Exclusive: Director Breck Eisner on 'The Crazies'


The Crazies is one of zombie king George Romero’s lesser-known masterpieces.  While not technically a zombie flick, The Crazies revolves around a government experiment that seeps into the water supply of a small town and turns the residents... well, crazy.  Devolving to their base animal instincts, the town destroys itself.  We spoke to director Breck Eisner on how he went about remaking a cult classic, and getting the blessing on the film from the king himself.

FEARnet: How did you get involved with The Crazies?

Breck Eisner: Michael Aguilar and Dean Goergaris - two of the producers - had a deal at Paramount.  They had optioned the rights to The Crazies directly from Romero, and had a draft written by Scott Kosar.  I was approached at that point.  The thing that really drew me was the fact that they optioned the story directly from Romero, which meant he was going to be an executive producer, and he supported the idea of remaking this movie.  That appealed to me.  I liked the script, although I had a somewhat divergent take on it, so I hired another writer, Ray Wright, to do a rewrite.  I really enjoyed the original movie and felt it was ripe for a reinvention.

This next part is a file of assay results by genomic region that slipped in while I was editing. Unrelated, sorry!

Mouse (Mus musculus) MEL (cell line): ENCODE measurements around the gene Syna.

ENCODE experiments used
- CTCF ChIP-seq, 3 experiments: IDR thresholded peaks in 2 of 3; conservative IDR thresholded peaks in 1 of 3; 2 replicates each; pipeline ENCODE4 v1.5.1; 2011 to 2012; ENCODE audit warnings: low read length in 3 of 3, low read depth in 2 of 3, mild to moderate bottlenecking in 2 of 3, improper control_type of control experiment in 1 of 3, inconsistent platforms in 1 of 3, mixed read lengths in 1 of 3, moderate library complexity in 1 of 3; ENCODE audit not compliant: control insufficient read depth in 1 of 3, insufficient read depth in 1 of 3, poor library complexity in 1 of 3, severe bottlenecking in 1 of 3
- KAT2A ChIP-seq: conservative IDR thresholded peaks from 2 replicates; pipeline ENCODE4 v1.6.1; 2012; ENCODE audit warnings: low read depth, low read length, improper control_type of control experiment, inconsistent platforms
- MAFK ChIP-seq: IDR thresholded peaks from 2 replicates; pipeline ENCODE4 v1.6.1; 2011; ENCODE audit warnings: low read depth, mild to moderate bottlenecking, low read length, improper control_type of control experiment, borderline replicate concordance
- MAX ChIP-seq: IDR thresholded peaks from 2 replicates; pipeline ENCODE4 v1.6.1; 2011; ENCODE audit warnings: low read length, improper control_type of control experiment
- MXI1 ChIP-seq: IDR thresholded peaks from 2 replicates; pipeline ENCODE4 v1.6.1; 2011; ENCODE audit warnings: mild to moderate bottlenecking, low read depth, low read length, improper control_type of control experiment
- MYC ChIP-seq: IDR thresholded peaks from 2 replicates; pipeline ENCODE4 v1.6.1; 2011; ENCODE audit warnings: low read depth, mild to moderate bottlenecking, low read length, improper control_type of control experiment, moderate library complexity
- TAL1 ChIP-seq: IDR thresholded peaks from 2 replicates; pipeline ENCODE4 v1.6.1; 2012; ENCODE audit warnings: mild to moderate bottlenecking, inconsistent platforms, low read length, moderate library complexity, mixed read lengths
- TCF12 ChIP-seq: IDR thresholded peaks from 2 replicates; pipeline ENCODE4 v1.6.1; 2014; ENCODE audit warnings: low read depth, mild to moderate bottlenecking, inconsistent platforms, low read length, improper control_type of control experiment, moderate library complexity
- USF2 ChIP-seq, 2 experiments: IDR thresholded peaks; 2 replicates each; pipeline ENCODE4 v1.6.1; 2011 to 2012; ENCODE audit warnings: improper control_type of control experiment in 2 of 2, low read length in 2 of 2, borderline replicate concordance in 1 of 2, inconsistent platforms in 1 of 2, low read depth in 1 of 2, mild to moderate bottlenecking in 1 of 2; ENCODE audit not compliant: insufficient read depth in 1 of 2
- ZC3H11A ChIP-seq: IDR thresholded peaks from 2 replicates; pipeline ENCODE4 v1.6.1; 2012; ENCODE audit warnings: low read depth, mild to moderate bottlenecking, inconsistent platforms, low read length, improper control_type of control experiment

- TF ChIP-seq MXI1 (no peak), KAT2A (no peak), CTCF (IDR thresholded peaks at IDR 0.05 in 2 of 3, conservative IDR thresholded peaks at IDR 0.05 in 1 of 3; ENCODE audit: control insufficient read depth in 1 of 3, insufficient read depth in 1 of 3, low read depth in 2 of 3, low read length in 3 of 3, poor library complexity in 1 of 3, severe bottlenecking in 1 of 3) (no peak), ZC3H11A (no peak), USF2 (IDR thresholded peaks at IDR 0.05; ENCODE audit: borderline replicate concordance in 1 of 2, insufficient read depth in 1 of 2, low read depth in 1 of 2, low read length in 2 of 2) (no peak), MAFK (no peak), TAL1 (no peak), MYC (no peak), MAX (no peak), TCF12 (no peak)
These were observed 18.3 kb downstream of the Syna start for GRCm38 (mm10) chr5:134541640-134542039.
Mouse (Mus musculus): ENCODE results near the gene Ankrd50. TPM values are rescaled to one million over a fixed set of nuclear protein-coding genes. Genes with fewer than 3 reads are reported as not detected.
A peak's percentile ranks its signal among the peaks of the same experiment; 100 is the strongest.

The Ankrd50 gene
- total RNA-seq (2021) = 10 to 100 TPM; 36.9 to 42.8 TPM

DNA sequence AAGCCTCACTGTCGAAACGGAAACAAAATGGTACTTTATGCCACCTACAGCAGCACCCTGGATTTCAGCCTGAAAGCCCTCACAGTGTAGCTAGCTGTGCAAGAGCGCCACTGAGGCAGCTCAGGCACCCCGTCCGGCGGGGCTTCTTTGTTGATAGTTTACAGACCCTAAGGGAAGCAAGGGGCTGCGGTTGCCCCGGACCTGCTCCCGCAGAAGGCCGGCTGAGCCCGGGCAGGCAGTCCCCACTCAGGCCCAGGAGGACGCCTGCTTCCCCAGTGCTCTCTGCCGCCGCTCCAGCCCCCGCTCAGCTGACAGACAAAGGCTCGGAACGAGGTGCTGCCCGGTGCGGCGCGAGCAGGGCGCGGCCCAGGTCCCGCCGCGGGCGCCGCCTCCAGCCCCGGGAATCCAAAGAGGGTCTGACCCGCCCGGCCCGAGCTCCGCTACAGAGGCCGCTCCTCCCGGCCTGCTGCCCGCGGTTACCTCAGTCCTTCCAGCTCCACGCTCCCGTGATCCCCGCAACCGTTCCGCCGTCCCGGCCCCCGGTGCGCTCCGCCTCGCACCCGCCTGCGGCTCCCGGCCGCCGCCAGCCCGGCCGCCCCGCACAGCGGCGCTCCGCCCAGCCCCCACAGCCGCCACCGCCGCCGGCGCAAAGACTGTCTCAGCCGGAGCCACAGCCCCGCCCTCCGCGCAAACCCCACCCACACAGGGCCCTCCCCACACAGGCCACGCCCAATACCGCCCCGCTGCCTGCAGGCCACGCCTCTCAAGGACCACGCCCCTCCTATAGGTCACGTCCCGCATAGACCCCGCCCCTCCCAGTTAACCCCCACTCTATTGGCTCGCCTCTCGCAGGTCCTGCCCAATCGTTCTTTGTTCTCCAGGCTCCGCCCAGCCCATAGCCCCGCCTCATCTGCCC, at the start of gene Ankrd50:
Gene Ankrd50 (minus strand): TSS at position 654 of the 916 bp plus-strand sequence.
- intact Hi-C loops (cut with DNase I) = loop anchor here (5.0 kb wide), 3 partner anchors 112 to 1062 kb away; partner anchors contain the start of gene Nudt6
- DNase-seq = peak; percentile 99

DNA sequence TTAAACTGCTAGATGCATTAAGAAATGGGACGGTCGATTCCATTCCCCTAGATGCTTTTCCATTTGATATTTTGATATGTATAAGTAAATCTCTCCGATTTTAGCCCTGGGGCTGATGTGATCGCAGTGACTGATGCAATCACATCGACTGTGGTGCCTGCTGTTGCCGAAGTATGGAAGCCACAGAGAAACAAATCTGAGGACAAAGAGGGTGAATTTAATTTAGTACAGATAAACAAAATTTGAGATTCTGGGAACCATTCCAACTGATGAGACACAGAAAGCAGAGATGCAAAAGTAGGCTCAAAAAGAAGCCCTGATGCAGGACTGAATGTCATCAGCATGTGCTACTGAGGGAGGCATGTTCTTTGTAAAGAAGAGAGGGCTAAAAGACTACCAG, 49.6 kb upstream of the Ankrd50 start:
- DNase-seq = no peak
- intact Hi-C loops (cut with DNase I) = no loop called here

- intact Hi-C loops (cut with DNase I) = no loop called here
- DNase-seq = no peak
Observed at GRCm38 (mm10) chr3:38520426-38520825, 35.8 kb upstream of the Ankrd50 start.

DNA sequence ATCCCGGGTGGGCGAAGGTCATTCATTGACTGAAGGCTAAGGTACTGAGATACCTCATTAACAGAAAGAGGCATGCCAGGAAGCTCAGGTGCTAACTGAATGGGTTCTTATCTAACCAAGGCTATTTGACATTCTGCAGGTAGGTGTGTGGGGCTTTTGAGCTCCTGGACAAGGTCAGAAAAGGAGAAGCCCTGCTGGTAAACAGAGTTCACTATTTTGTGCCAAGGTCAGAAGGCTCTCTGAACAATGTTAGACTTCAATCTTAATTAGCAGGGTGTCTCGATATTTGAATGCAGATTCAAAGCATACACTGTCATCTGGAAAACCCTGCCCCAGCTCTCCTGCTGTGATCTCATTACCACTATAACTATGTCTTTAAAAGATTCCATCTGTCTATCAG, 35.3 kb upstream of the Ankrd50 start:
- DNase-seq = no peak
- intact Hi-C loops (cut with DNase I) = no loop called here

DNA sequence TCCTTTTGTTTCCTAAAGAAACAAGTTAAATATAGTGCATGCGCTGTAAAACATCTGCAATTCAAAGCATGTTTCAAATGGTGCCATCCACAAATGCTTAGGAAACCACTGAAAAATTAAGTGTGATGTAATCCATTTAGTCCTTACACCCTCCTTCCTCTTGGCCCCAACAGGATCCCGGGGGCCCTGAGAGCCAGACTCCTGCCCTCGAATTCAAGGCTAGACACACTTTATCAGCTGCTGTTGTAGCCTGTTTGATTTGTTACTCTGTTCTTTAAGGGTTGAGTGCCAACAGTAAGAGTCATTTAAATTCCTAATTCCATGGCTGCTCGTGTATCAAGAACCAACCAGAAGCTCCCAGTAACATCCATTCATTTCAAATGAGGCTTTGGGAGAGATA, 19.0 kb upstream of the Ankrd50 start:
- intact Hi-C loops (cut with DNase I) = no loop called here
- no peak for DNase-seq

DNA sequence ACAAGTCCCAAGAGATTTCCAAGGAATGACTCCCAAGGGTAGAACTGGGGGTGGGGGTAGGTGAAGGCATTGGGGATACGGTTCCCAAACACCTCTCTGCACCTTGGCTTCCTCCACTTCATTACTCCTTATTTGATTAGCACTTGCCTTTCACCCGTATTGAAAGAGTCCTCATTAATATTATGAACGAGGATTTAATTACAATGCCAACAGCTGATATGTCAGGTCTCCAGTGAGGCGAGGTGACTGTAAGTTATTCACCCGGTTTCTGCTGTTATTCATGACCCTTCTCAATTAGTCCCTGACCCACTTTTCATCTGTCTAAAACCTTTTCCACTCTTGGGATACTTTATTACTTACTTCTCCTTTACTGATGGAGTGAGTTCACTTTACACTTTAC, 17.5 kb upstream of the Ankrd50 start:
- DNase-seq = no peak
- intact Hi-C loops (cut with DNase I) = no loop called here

What changed from that first draft of the script to what we will see on screen?

The first draft followed the structure of the original film a little more closely.  The original and the first draft both had this bifurcated view: the movie was half from the point of view of the military and half from the point of view of the townspeople.  I felt that by putting any of the movie in the military’s point of view, it turned the movie more towards action and less towards horror.  I worked with the writers and we excised the military’s point of view and focused on the point of view of the hero and the townsfolk.  I think it makes the movie scarier, and makes it a darker, more mysterious journey.